'Upar wala dua qauool karta hain, main sirf cash leta hoon,' quips Rocky aka Rakesh Singh (Emraan Hashmi) implying that bundles of cash be exchanged in return of him getting proxy students to write down exams for those are unable to score. Why Cheat India throws a light on how unsuspecting students and their desperate parents fall into the trap of cheating to get through competitive entrance exams.
This Soumik Sen's directorial begins with Satyendra Dubey aka Sattu (Snigdhadeep Chatterjee), an engineering aspirant from Lucknow whose life takes a drastic turn when he cracks the entrance exam and catches the eye of an opportunistic Rakesh Singh who lures him into the web of education malpractices. 'Tum apne gyan ka faida unhein do, woh apni ameeri ka faida tumhein denge,' Rakesh tries to convince Sattu when the latter seems unconvinced.
Meanwhile, Sattu's sister Nupur (Shreya Dhanwanthary) starts falling for Rakesh even though he politely brushes off her romantic affections. Meanwhile, Rakesh has plans of playing a 'bada' game next to earn big bucks. Will it be a smooth ride?
Writer-director Soumik Sen had a fantastic concept in his hand. However, his clumsy writing and inconsistent screenplay fails to do justice to the film. Some of the scenes look disjointed and the scattered narrative leaves you disappointed further.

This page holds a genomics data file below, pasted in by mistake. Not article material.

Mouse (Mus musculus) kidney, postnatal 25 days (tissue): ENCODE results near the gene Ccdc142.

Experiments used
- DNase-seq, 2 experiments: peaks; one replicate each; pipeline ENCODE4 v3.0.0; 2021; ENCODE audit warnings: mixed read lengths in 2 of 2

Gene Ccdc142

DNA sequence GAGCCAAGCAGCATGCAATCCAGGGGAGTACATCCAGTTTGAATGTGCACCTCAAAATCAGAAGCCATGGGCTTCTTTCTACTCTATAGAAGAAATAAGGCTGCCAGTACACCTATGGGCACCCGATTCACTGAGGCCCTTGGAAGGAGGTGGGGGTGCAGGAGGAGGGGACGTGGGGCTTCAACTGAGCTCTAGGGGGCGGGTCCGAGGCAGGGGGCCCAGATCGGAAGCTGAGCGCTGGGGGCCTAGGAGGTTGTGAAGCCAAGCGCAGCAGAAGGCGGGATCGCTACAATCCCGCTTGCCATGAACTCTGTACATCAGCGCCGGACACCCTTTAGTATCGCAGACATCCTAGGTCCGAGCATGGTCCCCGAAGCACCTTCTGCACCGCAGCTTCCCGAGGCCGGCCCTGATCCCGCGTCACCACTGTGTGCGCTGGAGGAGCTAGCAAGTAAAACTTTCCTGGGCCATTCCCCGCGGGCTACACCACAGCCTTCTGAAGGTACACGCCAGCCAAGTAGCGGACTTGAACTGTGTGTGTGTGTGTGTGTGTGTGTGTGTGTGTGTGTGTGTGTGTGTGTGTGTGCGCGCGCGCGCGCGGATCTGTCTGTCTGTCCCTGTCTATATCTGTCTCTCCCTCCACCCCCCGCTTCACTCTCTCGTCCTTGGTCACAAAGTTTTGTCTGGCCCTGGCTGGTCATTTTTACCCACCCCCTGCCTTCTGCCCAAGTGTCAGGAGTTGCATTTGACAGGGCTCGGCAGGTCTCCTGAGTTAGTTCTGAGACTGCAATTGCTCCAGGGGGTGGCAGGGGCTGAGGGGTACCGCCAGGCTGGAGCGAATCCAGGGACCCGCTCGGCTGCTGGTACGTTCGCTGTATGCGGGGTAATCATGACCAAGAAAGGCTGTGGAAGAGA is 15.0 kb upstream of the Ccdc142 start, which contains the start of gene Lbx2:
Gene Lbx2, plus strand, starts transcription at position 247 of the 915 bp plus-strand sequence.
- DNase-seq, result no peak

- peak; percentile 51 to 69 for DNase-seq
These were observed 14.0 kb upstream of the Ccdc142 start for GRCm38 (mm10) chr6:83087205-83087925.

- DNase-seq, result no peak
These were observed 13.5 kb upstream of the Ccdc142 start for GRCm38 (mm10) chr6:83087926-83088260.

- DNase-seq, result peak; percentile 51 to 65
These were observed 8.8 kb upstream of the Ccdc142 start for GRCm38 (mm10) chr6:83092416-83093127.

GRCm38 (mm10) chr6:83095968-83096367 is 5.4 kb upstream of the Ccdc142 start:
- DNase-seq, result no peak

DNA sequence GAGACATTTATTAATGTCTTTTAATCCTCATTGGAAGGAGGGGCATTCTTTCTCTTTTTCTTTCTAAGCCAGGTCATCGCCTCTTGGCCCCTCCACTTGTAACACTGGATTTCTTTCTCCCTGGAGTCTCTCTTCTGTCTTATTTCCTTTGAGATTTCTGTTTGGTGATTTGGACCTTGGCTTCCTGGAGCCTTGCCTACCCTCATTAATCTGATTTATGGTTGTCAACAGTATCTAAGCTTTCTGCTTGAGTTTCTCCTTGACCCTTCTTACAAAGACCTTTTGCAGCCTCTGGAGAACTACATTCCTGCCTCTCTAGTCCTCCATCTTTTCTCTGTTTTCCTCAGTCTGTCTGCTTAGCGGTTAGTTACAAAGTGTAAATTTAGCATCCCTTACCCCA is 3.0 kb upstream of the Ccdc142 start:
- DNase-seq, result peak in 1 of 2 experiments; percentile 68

Coming to the performances, Why Cheat India is all out-and-out Emraan Hashmi film. The actor adds his own touch of shades in his character of a scamster and you realize he has indeed come a long way as a performer. Like a chameleon, he changes his colour as Rakesh and leaves you guessing what's his next move in the film. He is one of the reasons why your eyes stay glued to the screen.
An Emraan Hashmi film is incomplete without his bombastic liners and Why Cheat India has a couple of them worth whistles. Sample this- "Mujhe hero banne ki koi ichha nahi hai, villain banne ka bilkul time nahi hain, khiladi hoon, khel raha hoon." These punchlines keep you hooked.
Debutante Shreya Dhanwanthary makes a promising entry in Bollywood and shines in few scenes. Snigdhadeep Chatterjee puts up a convincing act as Satyendra Dubey aka Sattu.
Y. Alphonse Roy's cinematography works fine. However, Dipika Kalra's editing could have been a lot more tauter as it looks jarred at places. On the flip side, barring Phir Mulaaqat, none of the songs stay back with you.
Why Cheat India ticks off most of the boxes and Emraan Hashmi's confident performance keeps you entertained. If only Soumik Sen's writing and direction had a little more sharpness to it!